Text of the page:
Montanans gathered at Memorial Park in Helena to honor service members who have been listed as prisoners of war (POW) or missing in action (MIA).
Friday represented the 41st annual National POW-MIA Recognition Day. Fifty-three Montana soldiers, airmen, and sailors have been designated as a POW or MIA since World War II.
Their names were read aloud at the ceremony so that their service and sacrifice would not be forgotten.
For James (Jim) Heffernan, who served with the United States Marine Corps in the Korean War, a day hasn’t gone by that those that didn’t return hasn’t weighed on his mind.
“As a combat veteran with the 1st Marine Division, we lost a lot of men,” said Heffernan. “When we got back, each day we think of the fallen comrades that we had. It does bring tears to our eyes. We just hope they are upstairs guarding the gates.”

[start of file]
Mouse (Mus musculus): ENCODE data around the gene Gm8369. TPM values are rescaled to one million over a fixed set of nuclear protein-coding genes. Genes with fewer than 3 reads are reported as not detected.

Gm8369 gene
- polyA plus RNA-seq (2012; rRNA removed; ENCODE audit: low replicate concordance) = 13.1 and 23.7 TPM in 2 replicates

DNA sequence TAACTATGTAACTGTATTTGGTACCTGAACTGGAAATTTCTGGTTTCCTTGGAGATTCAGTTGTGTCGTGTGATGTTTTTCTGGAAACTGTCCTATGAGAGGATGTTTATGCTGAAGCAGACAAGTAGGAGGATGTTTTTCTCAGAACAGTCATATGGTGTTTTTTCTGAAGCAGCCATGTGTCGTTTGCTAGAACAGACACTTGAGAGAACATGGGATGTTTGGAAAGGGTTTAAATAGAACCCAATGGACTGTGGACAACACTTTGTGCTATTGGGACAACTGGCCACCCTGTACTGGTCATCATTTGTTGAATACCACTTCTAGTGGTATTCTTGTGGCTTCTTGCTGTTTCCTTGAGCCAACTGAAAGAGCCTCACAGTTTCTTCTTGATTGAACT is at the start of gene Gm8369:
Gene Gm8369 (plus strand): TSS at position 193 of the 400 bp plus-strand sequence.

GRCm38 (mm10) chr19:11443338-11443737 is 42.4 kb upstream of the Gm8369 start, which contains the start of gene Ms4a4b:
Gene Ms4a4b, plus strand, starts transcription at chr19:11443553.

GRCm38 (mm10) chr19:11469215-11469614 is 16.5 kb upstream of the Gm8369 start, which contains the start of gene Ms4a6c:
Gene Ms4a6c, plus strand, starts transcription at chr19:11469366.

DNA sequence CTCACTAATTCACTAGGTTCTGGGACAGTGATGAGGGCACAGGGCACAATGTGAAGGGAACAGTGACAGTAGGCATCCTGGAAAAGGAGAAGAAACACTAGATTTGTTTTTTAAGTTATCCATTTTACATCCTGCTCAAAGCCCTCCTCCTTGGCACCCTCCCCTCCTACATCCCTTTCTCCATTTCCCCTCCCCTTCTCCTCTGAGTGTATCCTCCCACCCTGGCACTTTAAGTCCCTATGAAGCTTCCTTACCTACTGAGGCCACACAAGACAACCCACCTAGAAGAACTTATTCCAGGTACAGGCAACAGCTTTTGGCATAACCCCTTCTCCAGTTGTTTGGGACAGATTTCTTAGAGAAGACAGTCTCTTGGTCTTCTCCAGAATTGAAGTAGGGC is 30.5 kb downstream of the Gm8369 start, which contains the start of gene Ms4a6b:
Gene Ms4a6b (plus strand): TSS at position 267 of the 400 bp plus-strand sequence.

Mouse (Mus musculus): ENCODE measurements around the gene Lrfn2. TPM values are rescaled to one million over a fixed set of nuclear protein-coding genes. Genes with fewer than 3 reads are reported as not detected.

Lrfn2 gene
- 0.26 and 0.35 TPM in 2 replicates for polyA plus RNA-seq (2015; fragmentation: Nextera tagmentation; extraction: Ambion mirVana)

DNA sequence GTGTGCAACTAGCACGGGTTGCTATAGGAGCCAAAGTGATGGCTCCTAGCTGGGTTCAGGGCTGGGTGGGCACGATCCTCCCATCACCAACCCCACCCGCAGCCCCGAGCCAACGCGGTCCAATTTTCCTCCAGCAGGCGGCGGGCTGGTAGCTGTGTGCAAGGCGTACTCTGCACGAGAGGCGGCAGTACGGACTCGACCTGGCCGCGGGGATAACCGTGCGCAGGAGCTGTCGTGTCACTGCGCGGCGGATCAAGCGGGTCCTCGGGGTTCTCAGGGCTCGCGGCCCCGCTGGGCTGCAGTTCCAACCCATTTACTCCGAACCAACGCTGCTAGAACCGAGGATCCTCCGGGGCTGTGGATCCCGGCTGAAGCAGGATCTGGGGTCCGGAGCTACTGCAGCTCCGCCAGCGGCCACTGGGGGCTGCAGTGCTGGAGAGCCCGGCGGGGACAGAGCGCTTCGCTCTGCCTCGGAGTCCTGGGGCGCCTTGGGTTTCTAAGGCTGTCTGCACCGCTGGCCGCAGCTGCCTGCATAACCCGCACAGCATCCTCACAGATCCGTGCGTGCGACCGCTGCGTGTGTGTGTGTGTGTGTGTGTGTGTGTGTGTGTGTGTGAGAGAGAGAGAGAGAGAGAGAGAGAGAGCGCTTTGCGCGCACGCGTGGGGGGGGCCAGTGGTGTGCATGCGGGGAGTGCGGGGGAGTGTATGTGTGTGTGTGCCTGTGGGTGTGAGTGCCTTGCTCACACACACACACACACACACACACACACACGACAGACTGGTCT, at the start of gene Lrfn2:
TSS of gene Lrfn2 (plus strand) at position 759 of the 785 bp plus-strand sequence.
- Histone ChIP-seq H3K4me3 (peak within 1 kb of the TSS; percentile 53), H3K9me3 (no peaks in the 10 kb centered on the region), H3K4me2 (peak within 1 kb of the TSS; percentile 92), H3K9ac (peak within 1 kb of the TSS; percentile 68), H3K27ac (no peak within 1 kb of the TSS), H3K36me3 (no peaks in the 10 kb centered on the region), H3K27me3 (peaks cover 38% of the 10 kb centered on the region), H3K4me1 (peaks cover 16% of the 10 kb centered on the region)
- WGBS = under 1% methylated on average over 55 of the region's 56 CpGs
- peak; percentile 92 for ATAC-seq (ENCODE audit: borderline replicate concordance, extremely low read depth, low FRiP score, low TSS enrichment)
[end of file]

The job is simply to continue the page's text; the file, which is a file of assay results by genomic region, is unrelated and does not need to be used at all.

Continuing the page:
There have been increased efforts to locate and return the remains of individuals listed as POW/MIA in recent decades, but the majority of those missing have still not been returned home.
According to the Defense POW/MIA Accounting Agency, almost 82,000 Americans are still missing. More than 41,000 of those have been presumed lost at sea.
Heffernan truly hopes that more resources will go to locating remains, and in turn help the thousands of American families that still don’t have closure.
“It’s difficult for those outside the military ranks to really visualize and understand what this memorial and dedication means for our MIA/POW,” said Heffernan. “We know that our people...they were captured, tortured and we have to bring them back."